Commuter rail possibilities could transform corridor

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Mayors Jeff Genung (Cochrane), John Borrowman (Canmore) and Karen Sorensen (Banff) working to back a commuter train project connecting Banff to Calgary and everything in between

The Bow Valley corridor may have reason to celebrate a revolution in traffic and tourism in the coming weeks.

Cochrane Mayor Jeff Genung, Banff Mayor Karen Sorensen and Canmore Mayor John Borrowman have been working to back a plan for a potential commuter train that would look to travel tourists and commuters alike via rail from Calgary to Banff – with stops in Cochrane, Morley and Canmore in between.

“It would revolutionize traffic in the Bow Valley corridor … just imagine the tourism spin-off alone,” said Genung, who anticipates more details in the coming weeks.

The trio of mayors have been talking about the railway and are looking to lobby for government funding and support.

Details including who owns it, who builds it, stop locations (including airport possibilities) are yet to come.

Genung said the forward-thinking project is an example of connecting communities along the corridor, while improving commuter traffic flows.

Morley chiefs met with town officials, including Genung, last week for a luncheon that the mayor hopes will be a sign of more to come. Genung said Chief Ernest Wesley and Chiniki Chief Aaron Young are both excited about the opportunities for the Morley community a commuter rail project would bring.

Genung explained that rail talks with the two mayors motivated him to attend the NDP fundraiser in Canmore last week. He emphasized that his intention was not to support any political party, only to get face time with the other politicians in the region, as well as Premier Rachel Notley – who he spent time with that evening, discussing the town’s hopes for funding next spring for the interchange project at highways 1A/22 to help alleviate Cochrane’s congestion problems.

AUMA

Mayor and most of council, with the exception of Coun. Morgan Nagel, attended the annual Alberta Urban Municipalities Association conference in Red Deer Sept. 25-27.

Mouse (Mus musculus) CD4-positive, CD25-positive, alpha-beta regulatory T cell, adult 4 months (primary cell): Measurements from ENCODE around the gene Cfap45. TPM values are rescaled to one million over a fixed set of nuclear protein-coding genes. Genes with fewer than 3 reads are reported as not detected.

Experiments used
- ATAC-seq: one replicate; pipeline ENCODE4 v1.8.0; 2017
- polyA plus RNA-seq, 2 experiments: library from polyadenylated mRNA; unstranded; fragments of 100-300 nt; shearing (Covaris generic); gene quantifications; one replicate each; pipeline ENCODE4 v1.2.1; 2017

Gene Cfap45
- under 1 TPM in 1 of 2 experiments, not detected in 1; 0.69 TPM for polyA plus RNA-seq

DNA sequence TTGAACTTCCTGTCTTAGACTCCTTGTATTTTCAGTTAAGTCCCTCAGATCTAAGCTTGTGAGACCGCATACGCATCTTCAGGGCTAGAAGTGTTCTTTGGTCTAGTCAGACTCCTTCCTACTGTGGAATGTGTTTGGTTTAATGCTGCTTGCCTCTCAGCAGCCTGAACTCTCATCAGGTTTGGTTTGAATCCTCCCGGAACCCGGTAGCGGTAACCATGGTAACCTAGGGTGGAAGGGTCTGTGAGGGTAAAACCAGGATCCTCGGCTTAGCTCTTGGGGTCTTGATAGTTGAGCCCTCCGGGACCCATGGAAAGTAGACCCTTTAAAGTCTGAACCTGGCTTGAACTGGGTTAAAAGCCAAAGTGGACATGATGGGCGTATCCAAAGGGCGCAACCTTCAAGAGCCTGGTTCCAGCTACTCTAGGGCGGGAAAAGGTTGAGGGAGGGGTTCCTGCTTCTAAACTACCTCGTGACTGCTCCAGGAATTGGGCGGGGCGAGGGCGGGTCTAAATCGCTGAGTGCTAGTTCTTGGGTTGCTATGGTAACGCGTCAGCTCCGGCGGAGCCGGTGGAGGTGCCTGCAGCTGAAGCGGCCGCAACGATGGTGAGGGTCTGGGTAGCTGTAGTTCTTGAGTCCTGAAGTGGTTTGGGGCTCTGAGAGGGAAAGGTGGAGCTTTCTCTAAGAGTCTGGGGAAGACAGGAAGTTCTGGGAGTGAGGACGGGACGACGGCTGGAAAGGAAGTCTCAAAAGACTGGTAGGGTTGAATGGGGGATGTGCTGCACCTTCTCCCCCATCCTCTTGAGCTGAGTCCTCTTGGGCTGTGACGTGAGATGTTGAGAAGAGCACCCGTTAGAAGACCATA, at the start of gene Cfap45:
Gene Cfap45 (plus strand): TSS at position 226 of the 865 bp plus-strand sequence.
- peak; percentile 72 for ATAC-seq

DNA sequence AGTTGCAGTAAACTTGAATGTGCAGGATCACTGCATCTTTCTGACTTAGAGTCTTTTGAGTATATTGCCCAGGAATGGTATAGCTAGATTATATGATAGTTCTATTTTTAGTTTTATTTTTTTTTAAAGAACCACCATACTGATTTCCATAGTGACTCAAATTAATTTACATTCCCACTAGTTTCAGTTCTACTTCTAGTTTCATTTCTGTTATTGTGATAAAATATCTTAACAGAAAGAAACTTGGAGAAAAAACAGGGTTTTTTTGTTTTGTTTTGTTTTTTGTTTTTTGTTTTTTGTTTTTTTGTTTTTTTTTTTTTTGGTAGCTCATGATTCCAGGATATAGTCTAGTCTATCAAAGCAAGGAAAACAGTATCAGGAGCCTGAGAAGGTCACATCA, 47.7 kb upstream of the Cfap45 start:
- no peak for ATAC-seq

Genung said, to date, several in-person meetings with ministers and officials have been confirmed – including Minister Brian Mason of Transportation, Minister Irfan Sabir of Community and Social Services,

Minister Sarah Hoffman of Health (also deputy premier) and senior officials from the Ministry of Seniors and Housing.

Hot topics Genung said will serve as talking points including seniors housing (a new home for Big Hill Lodge, which held a fundraising dinner last weekend); the intersection at highways 1A/22 and the 1A corridor; EMS and ambulance services and wait times; and advocacy for 24-hour urgent care services in Cochrane.

Coun. Tara McFadden is also hoping for a win tomorrow morning as she campaigns to be Director Towns South for AUMA – which includes all municipalities south of Olds to the border.

McFadden, who is running against incumbent Coun. Tanya Thorn of Okotoks, is looking for regional networking to find solutions to common thread issues like infrastructure needs, sustainable funding and how to deal with cannabis legalization and is hopeful to be a voice at the table to better represent the challenges faced by Cochrane as a growing municipality.

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Lindsay Seewalt

Lindsay is a senior Eagle reporter who has transformed her penchant for storytelling into the craft of writing. She has a knack for getting the scoop on stories and is a strong interviewer. The U of C and MRU English/Journalism graduate is committed to telling every story through a new lens, from a fresh perspective. Currently, her focus is on news and politics reporting, including town hall. She has a passion for providing a platform for underdogs, grassroots movements and those who have the courage to put themselves out there. She bases the strength of her stories on the depth of her connection with her interviewee, which is best done over too much coffee.